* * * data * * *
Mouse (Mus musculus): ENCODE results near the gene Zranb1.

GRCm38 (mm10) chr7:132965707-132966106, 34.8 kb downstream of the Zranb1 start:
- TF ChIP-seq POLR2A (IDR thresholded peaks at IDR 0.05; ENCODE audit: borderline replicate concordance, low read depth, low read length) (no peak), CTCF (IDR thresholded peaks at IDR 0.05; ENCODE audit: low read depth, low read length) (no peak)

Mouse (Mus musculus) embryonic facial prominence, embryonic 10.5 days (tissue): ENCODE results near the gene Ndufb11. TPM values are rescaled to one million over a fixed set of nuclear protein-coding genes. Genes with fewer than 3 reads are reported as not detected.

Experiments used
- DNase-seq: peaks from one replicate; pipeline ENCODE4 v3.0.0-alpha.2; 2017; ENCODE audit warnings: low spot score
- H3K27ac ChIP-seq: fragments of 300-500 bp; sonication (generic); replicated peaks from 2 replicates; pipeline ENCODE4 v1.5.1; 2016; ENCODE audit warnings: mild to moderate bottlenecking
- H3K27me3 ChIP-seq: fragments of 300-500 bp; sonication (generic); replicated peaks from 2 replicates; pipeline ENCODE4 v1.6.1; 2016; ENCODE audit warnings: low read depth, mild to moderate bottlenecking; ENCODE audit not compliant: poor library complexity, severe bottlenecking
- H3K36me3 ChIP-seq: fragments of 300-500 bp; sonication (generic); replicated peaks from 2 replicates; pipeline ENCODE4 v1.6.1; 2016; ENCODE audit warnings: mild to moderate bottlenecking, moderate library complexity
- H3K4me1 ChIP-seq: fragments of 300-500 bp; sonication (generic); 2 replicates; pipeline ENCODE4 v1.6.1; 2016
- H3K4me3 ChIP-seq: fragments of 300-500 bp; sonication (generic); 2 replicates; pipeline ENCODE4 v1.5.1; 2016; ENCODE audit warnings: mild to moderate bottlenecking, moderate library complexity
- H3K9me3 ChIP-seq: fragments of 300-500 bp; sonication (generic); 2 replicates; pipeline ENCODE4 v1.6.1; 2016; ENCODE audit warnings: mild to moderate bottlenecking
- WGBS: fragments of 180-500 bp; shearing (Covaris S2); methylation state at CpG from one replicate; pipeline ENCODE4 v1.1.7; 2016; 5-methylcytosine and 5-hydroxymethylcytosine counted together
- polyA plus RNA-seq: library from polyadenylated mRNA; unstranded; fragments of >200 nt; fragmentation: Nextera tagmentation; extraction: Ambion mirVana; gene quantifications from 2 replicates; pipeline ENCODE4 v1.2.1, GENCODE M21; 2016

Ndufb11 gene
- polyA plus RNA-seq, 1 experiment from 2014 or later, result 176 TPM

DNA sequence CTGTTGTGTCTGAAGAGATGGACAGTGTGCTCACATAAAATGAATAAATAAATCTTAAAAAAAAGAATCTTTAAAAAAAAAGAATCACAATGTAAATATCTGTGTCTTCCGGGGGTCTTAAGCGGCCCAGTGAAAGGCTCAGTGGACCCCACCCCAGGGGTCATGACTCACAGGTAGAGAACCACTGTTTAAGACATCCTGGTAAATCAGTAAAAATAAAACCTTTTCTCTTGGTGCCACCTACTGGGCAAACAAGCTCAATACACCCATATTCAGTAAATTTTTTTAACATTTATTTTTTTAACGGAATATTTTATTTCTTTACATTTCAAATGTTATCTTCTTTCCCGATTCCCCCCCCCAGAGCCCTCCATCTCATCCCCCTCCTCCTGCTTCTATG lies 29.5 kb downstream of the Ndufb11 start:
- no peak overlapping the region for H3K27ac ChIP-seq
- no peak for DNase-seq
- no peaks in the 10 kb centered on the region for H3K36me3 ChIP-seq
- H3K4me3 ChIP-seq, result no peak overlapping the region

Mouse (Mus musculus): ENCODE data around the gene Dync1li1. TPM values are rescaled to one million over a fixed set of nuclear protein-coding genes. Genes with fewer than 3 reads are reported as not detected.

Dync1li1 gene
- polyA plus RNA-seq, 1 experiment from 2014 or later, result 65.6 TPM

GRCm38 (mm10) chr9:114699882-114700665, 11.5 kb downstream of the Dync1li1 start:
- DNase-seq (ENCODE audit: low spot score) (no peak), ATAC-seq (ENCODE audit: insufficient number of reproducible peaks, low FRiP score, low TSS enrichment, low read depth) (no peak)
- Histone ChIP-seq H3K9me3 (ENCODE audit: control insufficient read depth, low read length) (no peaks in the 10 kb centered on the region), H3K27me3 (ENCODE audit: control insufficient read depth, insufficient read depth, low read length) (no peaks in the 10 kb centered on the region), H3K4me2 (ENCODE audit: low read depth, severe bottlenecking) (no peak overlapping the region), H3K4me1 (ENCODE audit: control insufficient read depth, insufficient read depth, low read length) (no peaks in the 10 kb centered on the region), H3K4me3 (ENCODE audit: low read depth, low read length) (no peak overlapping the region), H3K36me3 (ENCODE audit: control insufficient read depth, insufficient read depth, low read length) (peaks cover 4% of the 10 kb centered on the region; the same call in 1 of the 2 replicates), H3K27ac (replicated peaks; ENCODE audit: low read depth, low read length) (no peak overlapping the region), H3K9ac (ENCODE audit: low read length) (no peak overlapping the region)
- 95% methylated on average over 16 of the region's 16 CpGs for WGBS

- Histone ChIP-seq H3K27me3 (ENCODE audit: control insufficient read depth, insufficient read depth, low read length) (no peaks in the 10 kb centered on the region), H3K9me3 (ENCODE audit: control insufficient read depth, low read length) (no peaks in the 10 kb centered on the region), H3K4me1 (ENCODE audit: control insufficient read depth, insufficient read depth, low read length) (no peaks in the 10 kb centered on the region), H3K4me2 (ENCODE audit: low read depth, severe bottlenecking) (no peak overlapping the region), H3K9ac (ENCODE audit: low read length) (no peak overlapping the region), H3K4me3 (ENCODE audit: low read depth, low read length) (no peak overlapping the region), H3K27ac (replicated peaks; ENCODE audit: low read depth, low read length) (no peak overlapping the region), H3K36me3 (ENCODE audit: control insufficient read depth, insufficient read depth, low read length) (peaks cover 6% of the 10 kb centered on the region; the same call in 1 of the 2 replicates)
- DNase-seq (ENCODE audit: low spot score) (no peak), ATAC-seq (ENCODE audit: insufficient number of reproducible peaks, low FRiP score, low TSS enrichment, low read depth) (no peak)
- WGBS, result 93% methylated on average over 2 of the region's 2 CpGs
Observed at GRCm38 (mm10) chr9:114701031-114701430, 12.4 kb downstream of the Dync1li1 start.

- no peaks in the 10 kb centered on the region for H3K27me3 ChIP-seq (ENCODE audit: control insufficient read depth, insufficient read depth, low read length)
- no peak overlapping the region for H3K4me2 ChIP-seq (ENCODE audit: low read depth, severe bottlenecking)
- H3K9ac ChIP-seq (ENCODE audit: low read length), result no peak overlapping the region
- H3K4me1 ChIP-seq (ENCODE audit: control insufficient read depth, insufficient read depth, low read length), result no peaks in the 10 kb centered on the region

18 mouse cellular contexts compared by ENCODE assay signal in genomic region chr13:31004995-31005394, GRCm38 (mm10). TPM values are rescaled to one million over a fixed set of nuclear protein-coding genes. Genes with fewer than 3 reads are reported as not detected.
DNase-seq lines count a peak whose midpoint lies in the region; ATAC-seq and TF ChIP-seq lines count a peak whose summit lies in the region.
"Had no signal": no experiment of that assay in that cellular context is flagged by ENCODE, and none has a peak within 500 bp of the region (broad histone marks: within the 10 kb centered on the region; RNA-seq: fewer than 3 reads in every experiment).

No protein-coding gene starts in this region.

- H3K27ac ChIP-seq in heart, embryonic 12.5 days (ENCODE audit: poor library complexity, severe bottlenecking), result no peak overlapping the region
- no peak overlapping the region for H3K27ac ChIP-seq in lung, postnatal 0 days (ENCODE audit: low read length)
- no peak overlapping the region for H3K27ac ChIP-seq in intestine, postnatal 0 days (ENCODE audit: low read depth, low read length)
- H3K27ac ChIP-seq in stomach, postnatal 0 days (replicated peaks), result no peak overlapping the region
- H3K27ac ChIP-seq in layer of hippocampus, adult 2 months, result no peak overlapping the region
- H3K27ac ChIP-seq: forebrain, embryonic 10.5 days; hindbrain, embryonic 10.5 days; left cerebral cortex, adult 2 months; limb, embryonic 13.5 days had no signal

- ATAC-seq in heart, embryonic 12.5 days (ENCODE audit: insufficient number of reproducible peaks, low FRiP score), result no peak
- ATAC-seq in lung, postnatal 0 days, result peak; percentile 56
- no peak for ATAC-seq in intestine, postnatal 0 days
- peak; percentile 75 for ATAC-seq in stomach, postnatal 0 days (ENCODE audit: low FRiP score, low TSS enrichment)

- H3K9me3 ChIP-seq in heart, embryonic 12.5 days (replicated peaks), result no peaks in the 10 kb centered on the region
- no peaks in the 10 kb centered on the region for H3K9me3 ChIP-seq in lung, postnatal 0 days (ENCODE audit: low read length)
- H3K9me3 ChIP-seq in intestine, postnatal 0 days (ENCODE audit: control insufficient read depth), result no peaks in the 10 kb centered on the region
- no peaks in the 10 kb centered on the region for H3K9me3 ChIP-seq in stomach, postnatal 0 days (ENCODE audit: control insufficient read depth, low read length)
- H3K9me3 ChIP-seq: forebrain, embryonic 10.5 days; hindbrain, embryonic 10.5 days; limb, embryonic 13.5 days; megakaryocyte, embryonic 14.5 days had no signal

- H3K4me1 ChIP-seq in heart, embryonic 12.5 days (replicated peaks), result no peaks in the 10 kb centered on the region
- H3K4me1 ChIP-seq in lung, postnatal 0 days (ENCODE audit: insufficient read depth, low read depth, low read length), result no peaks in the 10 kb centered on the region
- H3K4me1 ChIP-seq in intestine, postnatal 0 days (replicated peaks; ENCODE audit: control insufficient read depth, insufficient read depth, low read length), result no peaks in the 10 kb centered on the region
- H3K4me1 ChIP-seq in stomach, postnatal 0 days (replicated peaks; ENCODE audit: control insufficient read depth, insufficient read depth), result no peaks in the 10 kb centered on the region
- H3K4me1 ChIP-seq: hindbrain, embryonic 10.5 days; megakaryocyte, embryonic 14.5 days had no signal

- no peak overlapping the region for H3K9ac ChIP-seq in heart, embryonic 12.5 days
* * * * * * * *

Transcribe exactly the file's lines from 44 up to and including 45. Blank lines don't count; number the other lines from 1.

- H3K27ac ChIP-seq in stomach, postnatal 0 days (replicated peaks), result no peak overlapping the region
- H3K27ac ChIP-seq in layer of hippocampus, adult 2 months, result no peak overlapping the region